Sigizmund Krzhizhanovsky: Клуб убийц букв (The Letter Killers Club)
This novella was written in 1926, a period of intense literary activity for Krzhizhanovsky. However, it was not published till seventy-five years later, long after the author’s death. Reading it you will see why the Soviet authorities might have been wary as it is certainly unconventional and does not in any way promote socialism.
Our unnamed narrator (Krzhizhanovsky himself?) is visiting a distinguished author. The author (also unnamed) is somewhat cynical about his own success. If there is one more book on the library shelf, that is because there is one less person in life. If I must choose between the shelf and the world, then I prefer the world. We learn that the author has not written anything for two years and admits that his more recent work has sold because of his reputation, not because of its literary quality. The author goes on to tell his story.
It seems when he was a young and starving writer, he had bookcases replete with books, sacrificing his purchases of food and fuel for books. However, he received a telegram saying that his mother had died and he had to attend the funeral. He had no money for the train fare so had to sell off all his books. When he returned, there were only empty bookshelves. (This apparently happened to Krzhizhanovsky.) He looked sadly at the empty shelves but then tried to reconstruct the books that had been there. It worked. I was extracting whole fistfuls of them—letters, words, phrases—from myself: I took my conceptions, printed them in my mind, illustrated them, clothed them in carefully considered bindings, and stood them neatly on the shelves, conceptions next to conceptions, phantasms next to phantasms. One day a man came to see him, to return a book he had borrowed. No room said our author.
His manuscripts started selling and he became successful but my library of phantasms was drying up: I was spending the shelves’ emptiness too fast and recklessly: that emptiness, less and less charged, was turning into ordinary air. What was the solution? He has a small room, with empty bookshelves and sat there but nothing came. The secret was to return to the kingdom of free, pure, and unsubstantiated conceptions. And that is what he did.
He gathered other authors and they would meet on Saturdays. No letters allowed, no written material. Even names went. Everyone was known only by a nickname, in the form consonant-vowel-consonant. Our narrator was invited to participate. He and we learn only later that he was specifically invited as they wanted someone from the real world to see if their ideas worked.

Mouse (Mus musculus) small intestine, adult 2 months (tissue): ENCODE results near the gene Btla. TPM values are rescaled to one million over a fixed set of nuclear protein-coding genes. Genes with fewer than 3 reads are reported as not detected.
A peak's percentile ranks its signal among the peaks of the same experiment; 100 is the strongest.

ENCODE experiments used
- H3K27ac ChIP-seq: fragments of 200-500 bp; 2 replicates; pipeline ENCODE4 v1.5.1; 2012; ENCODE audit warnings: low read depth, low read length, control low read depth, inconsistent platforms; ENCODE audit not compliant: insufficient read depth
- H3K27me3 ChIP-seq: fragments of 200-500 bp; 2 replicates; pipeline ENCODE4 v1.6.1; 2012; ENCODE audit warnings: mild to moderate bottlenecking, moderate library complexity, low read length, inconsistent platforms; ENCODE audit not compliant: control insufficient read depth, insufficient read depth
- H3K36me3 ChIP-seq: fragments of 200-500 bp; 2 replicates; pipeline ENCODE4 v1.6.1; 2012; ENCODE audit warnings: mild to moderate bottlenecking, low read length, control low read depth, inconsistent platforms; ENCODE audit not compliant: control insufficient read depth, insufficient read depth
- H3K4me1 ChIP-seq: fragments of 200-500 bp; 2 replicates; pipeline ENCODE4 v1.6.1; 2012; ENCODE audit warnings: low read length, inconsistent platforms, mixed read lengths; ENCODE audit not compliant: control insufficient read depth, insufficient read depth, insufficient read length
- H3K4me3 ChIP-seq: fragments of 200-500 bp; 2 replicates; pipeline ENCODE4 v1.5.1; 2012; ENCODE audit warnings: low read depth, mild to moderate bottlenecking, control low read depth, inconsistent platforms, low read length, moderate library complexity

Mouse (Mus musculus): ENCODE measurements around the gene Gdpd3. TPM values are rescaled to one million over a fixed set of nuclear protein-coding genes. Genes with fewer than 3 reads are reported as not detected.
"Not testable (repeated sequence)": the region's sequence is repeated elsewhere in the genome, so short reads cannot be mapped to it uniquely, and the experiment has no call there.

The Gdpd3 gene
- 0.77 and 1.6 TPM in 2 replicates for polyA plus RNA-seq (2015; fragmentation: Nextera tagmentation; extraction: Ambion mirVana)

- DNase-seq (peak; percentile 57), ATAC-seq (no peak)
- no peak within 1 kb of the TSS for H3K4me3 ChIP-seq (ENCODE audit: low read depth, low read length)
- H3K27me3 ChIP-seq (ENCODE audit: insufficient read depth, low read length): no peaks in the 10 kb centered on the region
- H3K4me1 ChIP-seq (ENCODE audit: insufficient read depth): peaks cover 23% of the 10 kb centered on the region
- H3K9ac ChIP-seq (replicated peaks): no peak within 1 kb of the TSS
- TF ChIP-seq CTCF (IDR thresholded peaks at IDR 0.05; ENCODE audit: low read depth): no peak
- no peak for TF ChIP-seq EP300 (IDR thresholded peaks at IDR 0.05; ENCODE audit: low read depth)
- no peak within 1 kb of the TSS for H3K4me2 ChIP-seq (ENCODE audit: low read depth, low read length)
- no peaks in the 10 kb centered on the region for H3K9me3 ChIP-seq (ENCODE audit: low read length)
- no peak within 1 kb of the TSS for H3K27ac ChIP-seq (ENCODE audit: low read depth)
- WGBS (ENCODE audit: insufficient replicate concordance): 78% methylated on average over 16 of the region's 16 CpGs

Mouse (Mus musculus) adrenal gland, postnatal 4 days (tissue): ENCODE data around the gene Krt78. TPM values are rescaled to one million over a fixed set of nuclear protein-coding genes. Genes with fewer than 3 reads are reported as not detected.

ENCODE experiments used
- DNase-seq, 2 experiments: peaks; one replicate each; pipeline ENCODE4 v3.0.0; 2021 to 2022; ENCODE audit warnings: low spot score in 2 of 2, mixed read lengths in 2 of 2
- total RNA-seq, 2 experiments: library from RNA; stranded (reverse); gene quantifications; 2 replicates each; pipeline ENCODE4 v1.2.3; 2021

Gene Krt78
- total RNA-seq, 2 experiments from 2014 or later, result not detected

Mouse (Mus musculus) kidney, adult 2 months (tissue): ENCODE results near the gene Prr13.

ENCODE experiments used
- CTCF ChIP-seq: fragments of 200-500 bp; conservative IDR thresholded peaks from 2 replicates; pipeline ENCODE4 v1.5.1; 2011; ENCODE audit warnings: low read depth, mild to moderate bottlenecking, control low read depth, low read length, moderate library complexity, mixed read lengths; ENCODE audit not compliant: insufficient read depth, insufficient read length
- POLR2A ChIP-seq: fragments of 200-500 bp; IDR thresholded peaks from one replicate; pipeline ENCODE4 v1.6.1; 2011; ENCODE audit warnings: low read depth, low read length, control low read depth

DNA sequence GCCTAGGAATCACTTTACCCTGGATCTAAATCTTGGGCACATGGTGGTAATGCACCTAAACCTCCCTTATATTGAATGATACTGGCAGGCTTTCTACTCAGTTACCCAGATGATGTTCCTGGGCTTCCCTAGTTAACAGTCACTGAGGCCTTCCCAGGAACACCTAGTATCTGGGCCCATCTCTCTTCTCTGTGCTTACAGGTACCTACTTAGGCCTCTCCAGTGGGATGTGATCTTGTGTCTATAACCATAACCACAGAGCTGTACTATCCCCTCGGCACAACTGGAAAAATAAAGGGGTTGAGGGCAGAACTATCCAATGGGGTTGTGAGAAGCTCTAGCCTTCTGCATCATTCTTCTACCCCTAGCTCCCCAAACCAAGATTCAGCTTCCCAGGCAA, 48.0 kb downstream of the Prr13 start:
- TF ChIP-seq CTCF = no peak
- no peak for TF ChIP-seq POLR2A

So he turns up on the next Saturday and continues to attend, though he has some doubts. The first conceiver (as they call themselves) is Rar.
Rar tells a deconstructed version of Hamlet. Shakespeare was fond of pairs. There are several pairings, including twins, in Shakespeare’s plays. Hamlet has a famous example: Rosencrantz and Guildenstern. (Tom Stoppard‘s Rosencrantz and Guildenstern Are Dead would perhaps have been of interest to Krzhizhanovsky, though it was written forty years after this story and sixteen years after Krzhizhanovsky’s death.)
Rar divides them further. He creates two characters, Guilden and Stern, and does the same for Ophelia – Phelia and Phelya. The Ophelias both prefer Stern to Guilden (they are all actors) which causes problems. It gets more complicated with multiple Hamlets, represented by famous actors who have played Hamlet, in particular Richard Burbage, a contemporary of Shakespeare. An extra character is called simply Role, a sort of shade looking for a role. We also have a Hamlet in a white cloak and a Hamlet in a black cloak doing alternate lines of the To be or not to be monologue and a rehearsal of Hamlet hijacked by an actor who vanishes with the role.
It turns out that Rar has cheated as he has a notebook in his pocket whch is confiscated and burned.
While the others are perhaps less deconstructionist, they still have fun, but serious fun, parodying other genres, including Krzhizhanovsky’s favourite German Baron Munchausen-style tales (Krzhizhanovsky would write a story about the Baron.)
Tyd does the Feast of the Ass, set five hundred years earlier, about the Goliards whose riotous Feast of the Ass has a profound effect on a young woman and results in a priest performing his duties in jester clothes. As Tyd breaks the rules, he has to tell a another story, which he does about Notker the Stammerer and his theories on atekstalis, a method (or rule) according to which a text is found and fitted to a piece of music after it has been composed.
Das tells a science fiction tale about a man who invents a way of controlling the muscular and nervous movements of other people and what this leads to (a society based on the haves and have-nots, which the Soviets would probably not have liked). Fev tells the Tale of Three Mouths. Three friends each thinks the mouth has a prime role, respectively eating, kissing and talking and we learn of the problems this leads to, not least because they ask everyone they meet what they think is the most important role of the mouth. We end with a story of a mysterious death.
Krzhizhanovsky’s stories are wildly inventive and clearly not in tune with Socialist Realism, so it is not difficult to see why the Soviet censors rejected them. For us, however, they are both witty and very clever and great fun to read some one hundred years after they were first written. Of course, our narrator, breaks the rules of the Club by writing them down. Fortunately for us he did.
First published in 1991 by Sov
First English translation in 2011 by New York Review Books
Translated by Joanne Turnbull